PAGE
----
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Gerry

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Well the boat is bought and we are about to commence our first seasons cruising. She is moored on the Algarve so the weather should be decent most of the year. Now we need to kit out our wardrobe-used the sailing school stuff up tp now. What do you lot of seasoned salts recommend that we spend our remaing few euros on?The choice appears to be overwhelming, don't think that we need the Southern Ocean gear yet but need to be prepared for some offshore weather, oh and I do like to have warm feet!
All suggestions gratefully received.
 
G

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Enough for modesty - no more

In the Algarve that should do nicely .

Seriously, I am a great beliver in sussing out what the natives do ( the ones that actually go sailing for more than a day that is).

My guess would be something a bit hardy as the sea is a bit cool down there and the wind can blow some as well.
 
G

Guest

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Re: Enough for modesty - no more

Tilley hats work and stay on your head, recommended in sunny climes.

A friend bought an expensive sailing jacket with built-in harness...but is annoyed at the constant tinkling of the shackles on his chest, so don't buy that.
 

vyv_cox

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Whatever you buy, get it at boat shows. Lasy year's colours/flavours are on sale at about half the price of this year's. Sometimes the current version may incorporate technical improvements, e.g. better breathing properties, but this is unlikely to make a huge amount of difference.
 
G

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No matter how favorable the climate, including sailing on the equator, you will need to keep warm and dry. We have various weights of foul weather gear. The best is made of Gore-Tex(tm), which "breathes", keeping water droplets out, but letting water vapor escape to keep you from feeling as if you're in a steam bath. I personally like a poncho-type covering, which can be closed up watertight better.

wet or dry, sometimes you will get cold feet. In the sleep section of US department stores there are sock slippers - thick socks with a non-skid application on the sole. I can't stand shoes, so this keeps my feet warm but aren't slippery. I wouldn't go forward under way with them on, though - I would change to non-skid shoes for foredeck work.

Make sure you have good harnesses for all crew. We like the inflatable life jacket with harness incorporated ("Sospenders"(tm) is one version). Ours are relatively old, so we put our own reflective tape on them. New ones, I understand, already have reflective tape.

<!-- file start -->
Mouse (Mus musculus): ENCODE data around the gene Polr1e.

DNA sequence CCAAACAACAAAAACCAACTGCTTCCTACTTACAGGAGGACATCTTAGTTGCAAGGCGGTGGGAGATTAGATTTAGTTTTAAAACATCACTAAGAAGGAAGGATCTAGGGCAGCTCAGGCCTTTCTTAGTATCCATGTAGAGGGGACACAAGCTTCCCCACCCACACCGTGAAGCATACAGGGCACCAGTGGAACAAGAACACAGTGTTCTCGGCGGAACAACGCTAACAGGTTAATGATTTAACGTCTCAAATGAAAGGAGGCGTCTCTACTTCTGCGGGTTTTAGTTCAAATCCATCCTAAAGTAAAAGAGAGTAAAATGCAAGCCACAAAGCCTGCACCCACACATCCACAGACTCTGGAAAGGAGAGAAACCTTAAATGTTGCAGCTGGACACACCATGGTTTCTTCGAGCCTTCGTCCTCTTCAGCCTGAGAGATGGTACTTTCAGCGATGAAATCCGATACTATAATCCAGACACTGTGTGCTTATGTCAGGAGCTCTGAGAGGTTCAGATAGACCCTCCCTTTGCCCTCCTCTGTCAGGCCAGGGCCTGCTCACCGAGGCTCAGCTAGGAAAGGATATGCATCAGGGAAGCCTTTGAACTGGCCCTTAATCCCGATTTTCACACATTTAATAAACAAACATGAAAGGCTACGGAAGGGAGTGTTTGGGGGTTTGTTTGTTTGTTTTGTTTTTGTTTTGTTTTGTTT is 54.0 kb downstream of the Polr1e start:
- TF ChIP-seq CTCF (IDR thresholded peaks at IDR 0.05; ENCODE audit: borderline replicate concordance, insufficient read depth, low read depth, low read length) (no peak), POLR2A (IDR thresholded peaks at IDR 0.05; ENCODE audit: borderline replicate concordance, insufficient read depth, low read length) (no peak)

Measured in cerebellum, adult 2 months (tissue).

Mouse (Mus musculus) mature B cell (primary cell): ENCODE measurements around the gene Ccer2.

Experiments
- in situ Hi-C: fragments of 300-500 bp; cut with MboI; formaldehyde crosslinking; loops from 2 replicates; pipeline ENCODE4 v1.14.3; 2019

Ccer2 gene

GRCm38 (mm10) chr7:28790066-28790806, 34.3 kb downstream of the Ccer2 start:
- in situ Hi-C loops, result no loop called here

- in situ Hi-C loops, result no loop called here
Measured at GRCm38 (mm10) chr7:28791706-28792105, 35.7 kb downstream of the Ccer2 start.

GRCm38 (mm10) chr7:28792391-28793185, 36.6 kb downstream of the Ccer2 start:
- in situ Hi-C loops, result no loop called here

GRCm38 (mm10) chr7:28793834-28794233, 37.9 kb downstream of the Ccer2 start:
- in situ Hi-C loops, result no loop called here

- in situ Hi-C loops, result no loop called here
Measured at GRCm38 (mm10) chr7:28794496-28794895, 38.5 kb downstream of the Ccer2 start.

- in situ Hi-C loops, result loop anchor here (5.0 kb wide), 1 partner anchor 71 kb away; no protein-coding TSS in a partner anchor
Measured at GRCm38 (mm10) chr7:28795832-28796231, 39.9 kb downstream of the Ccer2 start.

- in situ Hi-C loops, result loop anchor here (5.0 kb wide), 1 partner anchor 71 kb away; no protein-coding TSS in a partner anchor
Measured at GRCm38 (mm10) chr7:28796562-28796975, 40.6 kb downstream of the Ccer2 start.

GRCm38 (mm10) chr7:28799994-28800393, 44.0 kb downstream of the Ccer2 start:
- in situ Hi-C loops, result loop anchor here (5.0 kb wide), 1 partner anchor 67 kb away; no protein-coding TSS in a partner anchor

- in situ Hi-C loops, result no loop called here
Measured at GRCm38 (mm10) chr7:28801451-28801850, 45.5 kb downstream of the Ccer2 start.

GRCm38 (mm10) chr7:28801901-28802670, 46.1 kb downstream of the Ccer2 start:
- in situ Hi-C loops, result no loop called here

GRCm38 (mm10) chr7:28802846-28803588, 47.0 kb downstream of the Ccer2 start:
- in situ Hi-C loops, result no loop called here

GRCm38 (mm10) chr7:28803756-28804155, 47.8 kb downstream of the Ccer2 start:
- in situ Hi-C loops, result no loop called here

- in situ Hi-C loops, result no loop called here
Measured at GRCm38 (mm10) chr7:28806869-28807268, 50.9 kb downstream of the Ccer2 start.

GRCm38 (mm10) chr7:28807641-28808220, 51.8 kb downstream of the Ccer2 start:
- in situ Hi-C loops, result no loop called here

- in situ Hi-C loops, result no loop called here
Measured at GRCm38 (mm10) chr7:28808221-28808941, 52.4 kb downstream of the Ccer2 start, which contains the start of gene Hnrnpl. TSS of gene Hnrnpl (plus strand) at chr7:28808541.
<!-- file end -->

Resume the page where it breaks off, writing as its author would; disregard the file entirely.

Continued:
Fair winds,
 
G

Guest

Guest
Decent oilskins are best appreciated at 0300 in a force 7 and a lumpy seaway! Don't stint yourself you'll only regret it. Beware of Musto gear, the quality has gone through the floor since they started manufacturing in China.

On the Dubarry boots, they look a bit short to me, or am I the only one who's trousers get rucked up. No rude comments please!
 

SNAPS

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Re: Enough for modesty - no more

The mind boggles - everyone running about in just a tilley hat -
complete with chinstrap, of course.

JACKTAR
 
G

Guest

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Ever seen a fisherman wearing breathable oilies? Id say buy cheap and upgrade where you have been out a bit and found what is going to suit you for that area. Can recommend good thermals and fleece/furry as way of staying snug even when wet which is the main secret because nothing short of a dry-suit can garentee to keep you dry. Also windproofs rather than oilies unless it realy is wet are more comfortable, cheaper and harder wearing.

Roly, Voya Con Dios, Glasson, Lancaster
 

Gerry

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Thank you all for your thought provoking(!) and useful advice. Avoided spending over £600 each at the Boat Show on 'best gear available' - actually that wasn't too difficult...
Have however invested in the Dubarry boots and don't think I am ever going to take them off, they may turn out to be a bit warm for the Algarve in August but the UK in January is perfect weather!
 
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